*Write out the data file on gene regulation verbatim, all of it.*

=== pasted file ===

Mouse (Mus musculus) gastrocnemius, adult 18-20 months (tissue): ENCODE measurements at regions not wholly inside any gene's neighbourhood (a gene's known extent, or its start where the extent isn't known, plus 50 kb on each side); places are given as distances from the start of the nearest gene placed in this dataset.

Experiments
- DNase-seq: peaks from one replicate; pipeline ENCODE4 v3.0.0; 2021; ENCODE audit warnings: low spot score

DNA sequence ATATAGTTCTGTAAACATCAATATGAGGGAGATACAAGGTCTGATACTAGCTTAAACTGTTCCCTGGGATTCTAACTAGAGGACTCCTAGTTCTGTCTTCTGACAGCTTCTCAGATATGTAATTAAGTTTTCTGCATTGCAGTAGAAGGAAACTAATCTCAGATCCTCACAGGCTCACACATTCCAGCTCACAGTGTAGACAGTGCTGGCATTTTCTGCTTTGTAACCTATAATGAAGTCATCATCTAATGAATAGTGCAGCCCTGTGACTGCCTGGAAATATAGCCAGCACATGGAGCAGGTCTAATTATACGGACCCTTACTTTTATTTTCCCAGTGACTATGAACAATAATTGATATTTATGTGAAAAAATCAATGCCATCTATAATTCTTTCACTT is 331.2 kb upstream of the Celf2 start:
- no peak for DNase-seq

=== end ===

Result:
Mouse (Mus musculus) gastrocnemius, adult 18-20 months (tissue): ENCODE measurements at regions not wholly inside any gene's neighbourhood (a gene's known extent, or its start where the extent isn't known, plus 50 kb on each side); places are given as distances from the start of the nearest gene placed in this dataset.

Experiments
- DNase-seq: peaks from one replicate; pipeline ENCODE4 v3.0.0; 2021; ENCODE audit warnings: low spot score

DNA sequence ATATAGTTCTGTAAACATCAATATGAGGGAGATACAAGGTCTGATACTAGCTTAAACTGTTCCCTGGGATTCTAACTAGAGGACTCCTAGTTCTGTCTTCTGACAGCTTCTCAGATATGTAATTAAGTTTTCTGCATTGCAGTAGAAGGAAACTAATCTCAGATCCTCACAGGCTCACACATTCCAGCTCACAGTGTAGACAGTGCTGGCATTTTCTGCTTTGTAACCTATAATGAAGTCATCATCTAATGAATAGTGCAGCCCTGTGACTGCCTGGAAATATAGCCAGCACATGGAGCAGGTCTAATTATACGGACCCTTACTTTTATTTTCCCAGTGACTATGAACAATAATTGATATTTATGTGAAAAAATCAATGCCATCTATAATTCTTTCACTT is 331.2 kb upstream of the Celf2 start:
- no peak for DNase-seq